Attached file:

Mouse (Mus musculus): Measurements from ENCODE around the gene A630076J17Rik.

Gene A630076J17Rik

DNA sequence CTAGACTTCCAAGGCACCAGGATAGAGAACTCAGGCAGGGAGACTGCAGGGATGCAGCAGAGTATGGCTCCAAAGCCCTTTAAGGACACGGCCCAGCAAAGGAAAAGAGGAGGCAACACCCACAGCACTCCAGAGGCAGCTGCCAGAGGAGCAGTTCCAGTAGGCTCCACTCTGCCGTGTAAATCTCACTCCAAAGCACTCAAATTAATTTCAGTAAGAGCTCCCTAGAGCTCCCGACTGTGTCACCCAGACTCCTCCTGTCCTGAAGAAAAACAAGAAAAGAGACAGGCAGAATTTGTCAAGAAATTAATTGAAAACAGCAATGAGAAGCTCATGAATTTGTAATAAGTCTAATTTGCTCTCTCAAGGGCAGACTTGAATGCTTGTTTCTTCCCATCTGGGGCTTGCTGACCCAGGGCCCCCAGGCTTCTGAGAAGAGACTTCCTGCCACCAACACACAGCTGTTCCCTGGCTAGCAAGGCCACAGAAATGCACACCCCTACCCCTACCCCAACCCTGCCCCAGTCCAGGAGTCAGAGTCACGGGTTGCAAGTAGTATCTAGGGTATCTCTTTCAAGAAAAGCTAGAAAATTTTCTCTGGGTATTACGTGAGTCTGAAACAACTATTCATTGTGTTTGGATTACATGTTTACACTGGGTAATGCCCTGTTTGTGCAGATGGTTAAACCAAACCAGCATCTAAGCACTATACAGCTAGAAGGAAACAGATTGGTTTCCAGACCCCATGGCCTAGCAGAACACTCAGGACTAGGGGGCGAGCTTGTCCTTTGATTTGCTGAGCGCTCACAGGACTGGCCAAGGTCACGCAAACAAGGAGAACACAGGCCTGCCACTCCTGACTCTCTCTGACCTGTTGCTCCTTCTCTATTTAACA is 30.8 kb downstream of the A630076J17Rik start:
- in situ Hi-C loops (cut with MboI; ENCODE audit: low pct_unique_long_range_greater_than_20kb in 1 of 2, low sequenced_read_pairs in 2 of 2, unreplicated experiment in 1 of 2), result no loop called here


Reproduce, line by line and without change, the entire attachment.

Mouse (Mus musculus): Measurements from ENCODE around the gene A630076J17Rik.

Gene A630076J17Rik

DNA sequence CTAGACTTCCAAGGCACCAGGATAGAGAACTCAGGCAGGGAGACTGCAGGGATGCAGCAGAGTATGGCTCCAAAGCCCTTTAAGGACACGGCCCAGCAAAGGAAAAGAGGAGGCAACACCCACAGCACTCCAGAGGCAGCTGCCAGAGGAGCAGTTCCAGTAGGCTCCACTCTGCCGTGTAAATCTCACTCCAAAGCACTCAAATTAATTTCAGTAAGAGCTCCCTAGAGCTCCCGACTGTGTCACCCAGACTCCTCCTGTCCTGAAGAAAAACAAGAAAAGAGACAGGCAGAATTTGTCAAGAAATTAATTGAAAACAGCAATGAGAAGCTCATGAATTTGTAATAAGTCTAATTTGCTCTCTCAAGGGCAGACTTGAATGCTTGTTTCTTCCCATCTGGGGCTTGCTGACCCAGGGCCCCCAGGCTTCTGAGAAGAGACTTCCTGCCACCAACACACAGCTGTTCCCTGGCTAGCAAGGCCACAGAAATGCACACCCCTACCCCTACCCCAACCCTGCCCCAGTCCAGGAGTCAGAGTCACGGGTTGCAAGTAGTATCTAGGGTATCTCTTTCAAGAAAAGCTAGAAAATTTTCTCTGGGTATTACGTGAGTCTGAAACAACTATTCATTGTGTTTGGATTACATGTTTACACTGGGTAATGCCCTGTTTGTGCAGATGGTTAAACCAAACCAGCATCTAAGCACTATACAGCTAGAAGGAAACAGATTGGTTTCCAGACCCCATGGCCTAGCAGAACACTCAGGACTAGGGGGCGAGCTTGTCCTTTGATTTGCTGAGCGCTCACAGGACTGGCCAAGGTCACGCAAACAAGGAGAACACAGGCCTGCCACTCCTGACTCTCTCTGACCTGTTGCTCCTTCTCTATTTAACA is 30.8 kb downstream of the A630076J17Rik start:
- in situ Hi-C loops (cut with MboI; ENCODE audit: low pct_unique_long_range_greater_than_20kb in 1 of 2, low sequenced_read_pairs in 2 of 2, unreplicated experiment in 1 of 2), result no loop called here